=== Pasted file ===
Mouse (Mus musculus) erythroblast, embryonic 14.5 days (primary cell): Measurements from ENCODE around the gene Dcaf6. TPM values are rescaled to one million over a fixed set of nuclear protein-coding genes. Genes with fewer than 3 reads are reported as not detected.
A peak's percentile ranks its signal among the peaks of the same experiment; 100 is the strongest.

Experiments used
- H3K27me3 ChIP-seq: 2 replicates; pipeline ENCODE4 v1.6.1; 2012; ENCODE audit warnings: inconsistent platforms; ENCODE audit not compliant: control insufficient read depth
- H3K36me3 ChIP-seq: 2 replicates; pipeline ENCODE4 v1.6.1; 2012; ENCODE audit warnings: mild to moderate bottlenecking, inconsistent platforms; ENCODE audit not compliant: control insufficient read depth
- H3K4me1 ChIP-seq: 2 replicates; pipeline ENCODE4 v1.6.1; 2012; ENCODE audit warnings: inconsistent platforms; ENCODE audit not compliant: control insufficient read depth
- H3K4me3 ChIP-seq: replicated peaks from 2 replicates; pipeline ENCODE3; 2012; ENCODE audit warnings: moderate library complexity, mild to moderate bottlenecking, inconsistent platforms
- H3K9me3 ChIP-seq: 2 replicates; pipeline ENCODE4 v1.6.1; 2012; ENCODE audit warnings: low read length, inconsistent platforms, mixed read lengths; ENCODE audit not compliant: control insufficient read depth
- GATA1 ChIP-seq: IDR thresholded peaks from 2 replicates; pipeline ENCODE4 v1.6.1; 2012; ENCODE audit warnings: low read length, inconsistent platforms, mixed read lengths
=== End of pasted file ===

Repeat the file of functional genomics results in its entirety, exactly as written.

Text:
Mouse (Mus musculus) erythroblast, embryonic 14.5 days (primary cell): Measurements from ENCODE around the gene Dcaf6. TPM values are rescaled to one million over a fixed set of nuclear protein-coding genes. Genes with fewer than 3 reads are reported as not detected.
A peak's percentile ranks its signal among the peaks of the same experiment; 100 is the strongest.

Experiments used
- H3K27me3 ChIP-seq: 2 replicates; pipeline ENCODE4 v1.6.1; 2012; ENCODE audit warnings: inconsistent platforms; ENCODE audit not compliant: control insufficient read depth
- H3K36me3 ChIP-seq: 2 replicates; pipeline ENCODE4 v1.6.1; 2012; ENCODE audit warnings: mild to moderate bottlenecking, inconsistent platforms; ENCODE audit not compliant: control insufficient read depth
- H3K4me1 ChIP-seq: 2 replicates; pipeline ENCODE4 v1.6.1; 2012; ENCODE audit warnings: inconsistent platforms; ENCODE audit not compliant: control insufficient read depth
- H3K4me3 ChIP-seq: replicated peaks from 2 replicates; pipeline ENCODE3; 2012; ENCODE audit warnings: moderate library complexity, mild to moderate bottlenecking, inconsistent platforms
- H3K9me3 ChIP-seq: 2 replicates; pipeline ENCODE4 v1.6.1; 2012; ENCODE audit warnings: low read length, inconsistent platforms, mixed read lengths; ENCODE audit not compliant: control insufficient read depth
- GATA1 ChIP-seq: IDR thresholded peaks from 2 replicates; pipeline ENCODE4 v1.6.1; 2012; ENCODE audit warnings: low read length, inconsistent platforms, mixed read lengths